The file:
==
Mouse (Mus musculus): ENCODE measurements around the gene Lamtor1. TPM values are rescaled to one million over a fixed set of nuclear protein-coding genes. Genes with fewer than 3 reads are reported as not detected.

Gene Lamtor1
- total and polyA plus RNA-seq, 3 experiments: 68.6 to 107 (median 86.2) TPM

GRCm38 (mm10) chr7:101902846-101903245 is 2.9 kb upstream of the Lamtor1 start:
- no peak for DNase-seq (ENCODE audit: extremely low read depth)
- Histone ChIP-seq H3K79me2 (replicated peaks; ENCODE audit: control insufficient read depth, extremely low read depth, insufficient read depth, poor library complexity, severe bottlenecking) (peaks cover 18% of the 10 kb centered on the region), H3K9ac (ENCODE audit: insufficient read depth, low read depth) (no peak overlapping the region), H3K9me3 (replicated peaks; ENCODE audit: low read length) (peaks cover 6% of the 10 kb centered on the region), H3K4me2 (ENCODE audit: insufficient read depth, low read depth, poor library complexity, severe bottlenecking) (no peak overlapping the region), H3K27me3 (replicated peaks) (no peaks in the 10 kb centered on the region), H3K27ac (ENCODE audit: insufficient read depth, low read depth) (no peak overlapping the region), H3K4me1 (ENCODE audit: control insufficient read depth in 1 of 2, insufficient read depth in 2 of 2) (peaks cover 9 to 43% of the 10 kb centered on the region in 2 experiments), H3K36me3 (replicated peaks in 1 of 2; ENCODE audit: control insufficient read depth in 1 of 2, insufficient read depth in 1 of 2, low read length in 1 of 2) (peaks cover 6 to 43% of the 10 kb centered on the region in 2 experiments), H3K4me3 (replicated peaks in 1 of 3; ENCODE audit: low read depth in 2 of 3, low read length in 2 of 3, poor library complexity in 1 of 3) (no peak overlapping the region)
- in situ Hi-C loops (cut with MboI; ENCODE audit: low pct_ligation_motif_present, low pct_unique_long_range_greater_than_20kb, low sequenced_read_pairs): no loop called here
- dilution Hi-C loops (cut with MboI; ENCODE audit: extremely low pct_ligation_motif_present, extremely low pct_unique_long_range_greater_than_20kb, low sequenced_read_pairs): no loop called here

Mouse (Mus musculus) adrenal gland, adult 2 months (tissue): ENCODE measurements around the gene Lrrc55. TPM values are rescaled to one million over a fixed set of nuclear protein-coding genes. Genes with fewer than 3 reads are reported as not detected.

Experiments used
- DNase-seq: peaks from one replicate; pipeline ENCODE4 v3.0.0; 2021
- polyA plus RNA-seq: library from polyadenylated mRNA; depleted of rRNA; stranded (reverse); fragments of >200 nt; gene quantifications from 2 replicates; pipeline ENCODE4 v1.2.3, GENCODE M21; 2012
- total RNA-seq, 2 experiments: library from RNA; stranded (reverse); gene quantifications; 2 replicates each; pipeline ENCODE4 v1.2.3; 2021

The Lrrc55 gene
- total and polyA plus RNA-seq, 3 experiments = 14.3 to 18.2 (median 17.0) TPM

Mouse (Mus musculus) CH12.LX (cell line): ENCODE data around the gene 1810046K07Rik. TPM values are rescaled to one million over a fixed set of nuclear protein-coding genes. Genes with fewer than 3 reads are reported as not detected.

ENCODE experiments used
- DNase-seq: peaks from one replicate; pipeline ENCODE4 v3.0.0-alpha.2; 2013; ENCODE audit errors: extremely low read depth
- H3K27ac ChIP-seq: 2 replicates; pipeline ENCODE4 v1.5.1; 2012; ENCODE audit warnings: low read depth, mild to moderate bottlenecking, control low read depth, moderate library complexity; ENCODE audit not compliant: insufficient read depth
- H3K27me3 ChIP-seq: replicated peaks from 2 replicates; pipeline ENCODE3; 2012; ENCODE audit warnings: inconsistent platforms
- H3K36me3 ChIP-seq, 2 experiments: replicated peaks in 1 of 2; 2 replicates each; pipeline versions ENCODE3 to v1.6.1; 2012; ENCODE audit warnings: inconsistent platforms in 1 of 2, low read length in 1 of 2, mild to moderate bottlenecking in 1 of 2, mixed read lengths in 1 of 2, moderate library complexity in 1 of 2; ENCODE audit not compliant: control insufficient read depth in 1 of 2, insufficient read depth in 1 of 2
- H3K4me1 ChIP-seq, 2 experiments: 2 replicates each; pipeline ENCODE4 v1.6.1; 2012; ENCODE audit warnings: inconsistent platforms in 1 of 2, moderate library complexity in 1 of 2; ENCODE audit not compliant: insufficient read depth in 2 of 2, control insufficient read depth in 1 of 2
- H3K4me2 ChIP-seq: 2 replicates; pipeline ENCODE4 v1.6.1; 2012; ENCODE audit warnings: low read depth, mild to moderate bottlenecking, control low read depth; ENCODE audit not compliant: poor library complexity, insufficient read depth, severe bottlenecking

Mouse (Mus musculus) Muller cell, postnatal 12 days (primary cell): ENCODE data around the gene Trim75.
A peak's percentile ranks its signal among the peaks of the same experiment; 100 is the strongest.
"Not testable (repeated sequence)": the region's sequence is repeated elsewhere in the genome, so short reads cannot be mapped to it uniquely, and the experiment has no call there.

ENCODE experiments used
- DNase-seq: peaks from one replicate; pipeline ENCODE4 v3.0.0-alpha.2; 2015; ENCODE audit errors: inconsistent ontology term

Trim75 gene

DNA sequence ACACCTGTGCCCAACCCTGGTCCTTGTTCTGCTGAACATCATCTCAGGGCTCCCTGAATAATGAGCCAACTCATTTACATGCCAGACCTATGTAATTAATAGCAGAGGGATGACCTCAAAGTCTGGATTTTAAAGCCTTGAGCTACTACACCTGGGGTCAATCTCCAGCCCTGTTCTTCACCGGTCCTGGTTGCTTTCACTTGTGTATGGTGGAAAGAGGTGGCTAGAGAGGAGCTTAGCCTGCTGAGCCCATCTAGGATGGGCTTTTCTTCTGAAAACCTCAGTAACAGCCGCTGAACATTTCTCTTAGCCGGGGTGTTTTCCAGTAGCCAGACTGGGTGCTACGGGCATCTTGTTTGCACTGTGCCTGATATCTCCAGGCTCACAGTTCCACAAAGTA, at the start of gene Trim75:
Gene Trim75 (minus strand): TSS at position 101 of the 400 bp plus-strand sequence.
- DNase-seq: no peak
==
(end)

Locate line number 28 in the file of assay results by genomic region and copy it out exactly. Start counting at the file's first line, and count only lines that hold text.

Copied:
- DNase-seq: peaks from one replicate; pipeline ENCODE4 v3.0.0-alpha.2; 2015; ENCODE audit errors: inconsistent ontology term